By Mike McKibbin
An experienced Edgewater City Council member will slide into the mayor’s seat, after city voters chose a mayor and three City Council members in the Nov. 7 general election.
Along with current mayor Kris Teegardin, incumbents whose terms expired this year include Mayor Pro Tem Todd Riddle and councilwomen Laura Keegan and Janet Spangenberg. Keegan and Riddle were among four candidates for mayor, along with Grant Babb and Bonnie McNulty. Keegan won the four-way race with 312 votes, Riddle received 274, Babb 253 and McNulty 200 votes.
Keegan, who will serve a two-year term, said she was very honored to have been chosen mayor and felt her more than eight years on the City Council helped.
“I’m familiar with the city and the growth we’ve seen,” she said. “I really reached out to people to say I’ve actively participated and I want to continue.”
John Boltran garnered the most votes among the six city council candidates – 618 - and called the campaign a “rewarding and validating experience.”
“Now I want to take the ideas and suggestions I heard from the voters to help the city work toward solutions,” Boltran said.
Caleb Rountree, with 495 votes, and Spangenberg, with 443, were also elected to four-year terms. Other candidates and vote totals: Cory Reid-Vanas, 390; Darrin Levy, 378; and Virgie Carr, 208.
Riddle said he was disappointed at his second-place finish and felt four candidates for mayor in a smaller community was too many. “The vote was split too many ways,” he said.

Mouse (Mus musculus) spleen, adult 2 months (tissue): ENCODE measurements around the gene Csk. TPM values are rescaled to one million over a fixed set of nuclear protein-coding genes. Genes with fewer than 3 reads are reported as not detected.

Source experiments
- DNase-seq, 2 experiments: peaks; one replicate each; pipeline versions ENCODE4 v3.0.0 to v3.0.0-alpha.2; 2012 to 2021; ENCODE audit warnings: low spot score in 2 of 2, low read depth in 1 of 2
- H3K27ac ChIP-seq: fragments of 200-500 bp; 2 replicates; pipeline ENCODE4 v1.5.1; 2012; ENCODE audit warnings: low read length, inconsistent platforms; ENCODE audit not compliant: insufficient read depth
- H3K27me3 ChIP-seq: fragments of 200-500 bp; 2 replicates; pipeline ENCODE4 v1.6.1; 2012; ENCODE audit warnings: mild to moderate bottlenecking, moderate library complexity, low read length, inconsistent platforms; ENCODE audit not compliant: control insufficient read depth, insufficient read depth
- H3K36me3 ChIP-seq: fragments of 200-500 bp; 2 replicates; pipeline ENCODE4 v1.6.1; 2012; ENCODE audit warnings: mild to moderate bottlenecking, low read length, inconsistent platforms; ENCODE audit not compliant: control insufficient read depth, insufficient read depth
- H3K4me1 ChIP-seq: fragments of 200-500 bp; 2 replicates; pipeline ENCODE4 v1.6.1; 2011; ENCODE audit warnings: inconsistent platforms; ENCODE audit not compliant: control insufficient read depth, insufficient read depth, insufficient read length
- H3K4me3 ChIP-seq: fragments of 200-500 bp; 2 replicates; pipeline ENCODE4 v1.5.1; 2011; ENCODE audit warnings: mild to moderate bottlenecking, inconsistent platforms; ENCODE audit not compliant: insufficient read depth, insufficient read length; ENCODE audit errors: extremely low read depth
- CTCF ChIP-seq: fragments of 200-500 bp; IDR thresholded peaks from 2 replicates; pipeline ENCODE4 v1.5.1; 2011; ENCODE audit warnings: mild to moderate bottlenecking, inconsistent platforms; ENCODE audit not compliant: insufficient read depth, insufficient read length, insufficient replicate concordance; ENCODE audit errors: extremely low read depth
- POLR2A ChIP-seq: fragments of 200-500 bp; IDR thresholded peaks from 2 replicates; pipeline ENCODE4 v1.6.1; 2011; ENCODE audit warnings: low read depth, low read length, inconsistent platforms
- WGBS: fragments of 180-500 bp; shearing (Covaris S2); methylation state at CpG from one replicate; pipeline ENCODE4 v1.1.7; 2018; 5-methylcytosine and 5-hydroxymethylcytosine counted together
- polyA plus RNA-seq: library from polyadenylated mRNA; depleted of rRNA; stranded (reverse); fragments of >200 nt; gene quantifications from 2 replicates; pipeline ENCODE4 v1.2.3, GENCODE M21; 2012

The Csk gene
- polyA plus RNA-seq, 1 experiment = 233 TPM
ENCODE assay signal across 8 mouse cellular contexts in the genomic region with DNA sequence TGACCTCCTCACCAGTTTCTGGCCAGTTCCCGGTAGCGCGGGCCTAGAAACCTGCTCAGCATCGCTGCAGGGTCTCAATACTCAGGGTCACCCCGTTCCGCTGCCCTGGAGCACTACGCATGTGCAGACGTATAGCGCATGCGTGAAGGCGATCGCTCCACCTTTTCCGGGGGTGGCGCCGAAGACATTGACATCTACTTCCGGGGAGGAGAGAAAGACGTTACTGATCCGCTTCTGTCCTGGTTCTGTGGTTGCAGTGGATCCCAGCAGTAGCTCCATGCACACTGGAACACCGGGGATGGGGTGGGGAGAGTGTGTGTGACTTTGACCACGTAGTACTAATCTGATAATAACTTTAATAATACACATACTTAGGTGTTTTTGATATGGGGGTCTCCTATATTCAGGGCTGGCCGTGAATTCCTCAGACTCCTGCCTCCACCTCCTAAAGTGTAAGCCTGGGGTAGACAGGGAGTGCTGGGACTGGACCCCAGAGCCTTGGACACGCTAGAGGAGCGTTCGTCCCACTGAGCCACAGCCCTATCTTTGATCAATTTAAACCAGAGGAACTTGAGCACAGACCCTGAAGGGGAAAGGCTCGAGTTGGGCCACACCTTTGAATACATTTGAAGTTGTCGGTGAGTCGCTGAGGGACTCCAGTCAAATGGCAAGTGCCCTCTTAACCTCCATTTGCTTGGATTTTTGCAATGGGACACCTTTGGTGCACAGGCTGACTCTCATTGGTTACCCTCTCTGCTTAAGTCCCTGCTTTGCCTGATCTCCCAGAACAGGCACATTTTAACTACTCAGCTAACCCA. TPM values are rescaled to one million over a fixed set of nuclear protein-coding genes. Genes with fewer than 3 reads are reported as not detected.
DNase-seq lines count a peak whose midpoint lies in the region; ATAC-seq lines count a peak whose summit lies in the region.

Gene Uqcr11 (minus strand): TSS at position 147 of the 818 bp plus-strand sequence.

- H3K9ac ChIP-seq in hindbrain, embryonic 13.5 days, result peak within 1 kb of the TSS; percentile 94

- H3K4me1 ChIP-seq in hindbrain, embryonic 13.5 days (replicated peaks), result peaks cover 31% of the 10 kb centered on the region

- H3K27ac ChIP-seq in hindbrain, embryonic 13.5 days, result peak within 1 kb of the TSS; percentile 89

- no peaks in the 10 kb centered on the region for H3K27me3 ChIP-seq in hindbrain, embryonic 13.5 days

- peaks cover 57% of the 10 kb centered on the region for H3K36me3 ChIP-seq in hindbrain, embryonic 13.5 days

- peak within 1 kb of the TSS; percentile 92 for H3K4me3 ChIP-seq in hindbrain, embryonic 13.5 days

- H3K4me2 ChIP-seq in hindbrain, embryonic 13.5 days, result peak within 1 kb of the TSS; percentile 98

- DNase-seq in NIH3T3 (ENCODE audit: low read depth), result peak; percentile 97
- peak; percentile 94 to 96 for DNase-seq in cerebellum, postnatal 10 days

Responsible growth and land-use issues were among the top concerns Riddle heard from voters, along with a desire to have the city’s code enforcement officer work full-time instead of part-time in response to the city’s growth rate.
Code enforcement efforts, home affordability and development were the top issues Boltran heard from voters.
“I was surprised to hear how important the issue of code enforcement is to Edgewater residents,” Boltran later wrote in an email. “Addressing this issue, as well as concerns on development and affordability, will be top priorities for me. I heard several ideas for solutions to these issues while campaigning. Going forward, I plan to turn these ideas into action through collaborative efforts with the community, my fellow councilmembers, and city staff.”
Keegan said city administrators will soon address the code enforcement officer situation.
Boltran added Edgewater needs to strengthen relationships with its citizens, and the City Council, along with Keegan, need to take a team approach to tackle issues. Keegan said the city needs to improve its communication with residents.
The new mayor and council members will be sworn into office at the first regular City Council meeting following certification of election results.